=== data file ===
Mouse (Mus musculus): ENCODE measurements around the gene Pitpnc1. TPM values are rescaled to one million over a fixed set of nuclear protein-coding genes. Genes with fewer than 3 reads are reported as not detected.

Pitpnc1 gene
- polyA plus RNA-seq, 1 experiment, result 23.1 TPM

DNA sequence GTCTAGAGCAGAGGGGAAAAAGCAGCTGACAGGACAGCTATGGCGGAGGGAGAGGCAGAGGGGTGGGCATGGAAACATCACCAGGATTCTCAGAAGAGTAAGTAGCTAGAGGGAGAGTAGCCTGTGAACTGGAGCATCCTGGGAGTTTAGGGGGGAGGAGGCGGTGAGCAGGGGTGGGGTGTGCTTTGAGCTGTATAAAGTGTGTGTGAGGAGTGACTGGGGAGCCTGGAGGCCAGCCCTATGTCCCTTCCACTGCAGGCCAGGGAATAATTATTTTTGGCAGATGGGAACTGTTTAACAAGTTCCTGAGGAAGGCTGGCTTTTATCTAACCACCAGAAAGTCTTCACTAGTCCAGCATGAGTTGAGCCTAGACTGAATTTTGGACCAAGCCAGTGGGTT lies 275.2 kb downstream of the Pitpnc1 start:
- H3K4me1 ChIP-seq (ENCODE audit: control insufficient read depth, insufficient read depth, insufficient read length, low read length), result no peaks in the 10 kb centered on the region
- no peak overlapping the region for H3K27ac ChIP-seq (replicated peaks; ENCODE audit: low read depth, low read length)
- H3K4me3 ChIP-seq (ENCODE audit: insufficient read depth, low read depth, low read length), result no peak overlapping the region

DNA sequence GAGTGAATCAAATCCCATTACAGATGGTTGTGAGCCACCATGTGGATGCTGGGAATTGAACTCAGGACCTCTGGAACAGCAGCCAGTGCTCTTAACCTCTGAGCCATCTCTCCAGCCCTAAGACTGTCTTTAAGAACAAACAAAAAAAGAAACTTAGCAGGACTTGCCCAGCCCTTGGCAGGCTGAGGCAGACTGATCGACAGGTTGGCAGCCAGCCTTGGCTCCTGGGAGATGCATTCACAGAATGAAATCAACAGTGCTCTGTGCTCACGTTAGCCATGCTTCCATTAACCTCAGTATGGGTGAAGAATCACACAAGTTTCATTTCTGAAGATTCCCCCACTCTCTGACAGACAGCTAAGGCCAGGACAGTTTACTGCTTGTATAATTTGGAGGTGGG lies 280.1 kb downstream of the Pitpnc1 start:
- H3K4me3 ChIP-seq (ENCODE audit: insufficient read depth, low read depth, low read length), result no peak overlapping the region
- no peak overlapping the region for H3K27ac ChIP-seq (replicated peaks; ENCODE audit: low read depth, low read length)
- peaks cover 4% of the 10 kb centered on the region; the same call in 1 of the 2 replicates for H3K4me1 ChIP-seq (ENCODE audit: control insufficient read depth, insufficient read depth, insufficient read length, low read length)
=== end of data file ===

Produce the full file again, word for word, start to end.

Mouse (Mus musculus): ENCODE measurements around the gene Pitpnc1. TPM values are rescaled to one million over a fixed set of nuclear protein-coding genes. Genes with fewer than 3 reads are reported as not detected.

Pitpnc1 gene
- polyA plus RNA-seq, 1 experiment, result 23.1 TPM

DNA sequence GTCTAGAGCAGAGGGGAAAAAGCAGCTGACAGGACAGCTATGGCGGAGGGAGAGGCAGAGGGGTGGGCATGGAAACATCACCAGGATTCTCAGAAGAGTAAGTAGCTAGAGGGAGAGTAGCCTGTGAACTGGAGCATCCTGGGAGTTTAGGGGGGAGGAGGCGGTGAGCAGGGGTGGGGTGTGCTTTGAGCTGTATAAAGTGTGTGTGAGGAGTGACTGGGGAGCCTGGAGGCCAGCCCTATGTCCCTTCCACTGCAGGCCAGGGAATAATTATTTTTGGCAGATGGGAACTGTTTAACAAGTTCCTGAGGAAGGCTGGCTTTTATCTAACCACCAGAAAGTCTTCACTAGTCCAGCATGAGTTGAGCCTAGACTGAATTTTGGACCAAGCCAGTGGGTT lies 275.2 kb downstream of the Pitpnc1 start:
- H3K4me1 ChIP-seq (ENCODE audit: control insufficient read depth, insufficient read depth, insufficient read length, low read length), result no peaks in the 10 kb centered on the region
- no peak overlapping the region for H3K27ac ChIP-seq (replicated peaks; ENCODE audit: low read depth, low read length)
- H3K4me3 ChIP-seq (ENCODE audit: insufficient read depth, low read depth, low read length), result no peak overlapping the region

DNA sequence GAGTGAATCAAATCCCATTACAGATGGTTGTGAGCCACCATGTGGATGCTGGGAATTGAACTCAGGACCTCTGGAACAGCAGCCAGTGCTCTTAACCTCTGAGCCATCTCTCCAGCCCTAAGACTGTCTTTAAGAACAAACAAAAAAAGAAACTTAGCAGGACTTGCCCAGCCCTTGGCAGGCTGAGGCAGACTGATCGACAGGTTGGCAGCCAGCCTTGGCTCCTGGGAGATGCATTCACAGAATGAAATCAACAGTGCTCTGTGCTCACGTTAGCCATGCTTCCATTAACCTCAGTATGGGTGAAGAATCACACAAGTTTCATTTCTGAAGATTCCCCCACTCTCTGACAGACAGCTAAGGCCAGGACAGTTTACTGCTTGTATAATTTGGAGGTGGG lies 280.1 kb downstream of the Pitpnc1 start:
- H3K4me3 ChIP-seq (ENCODE audit: insufficient read depth, low read depth, low read length), result no peak overlapping the region
- no peak overlapping the region for H3K27ac ChIP-seq (replicated peaks; ENCODE audit: low read depth, low read length)
- peaks cover 4% of the 10 kb centered on the region; the same call in 1 of the 2 replicates for H3K4me1 ChIP-seq (ENCODE audit: control insufficient read depth, insufficient read depth, insufficient read length, low read length)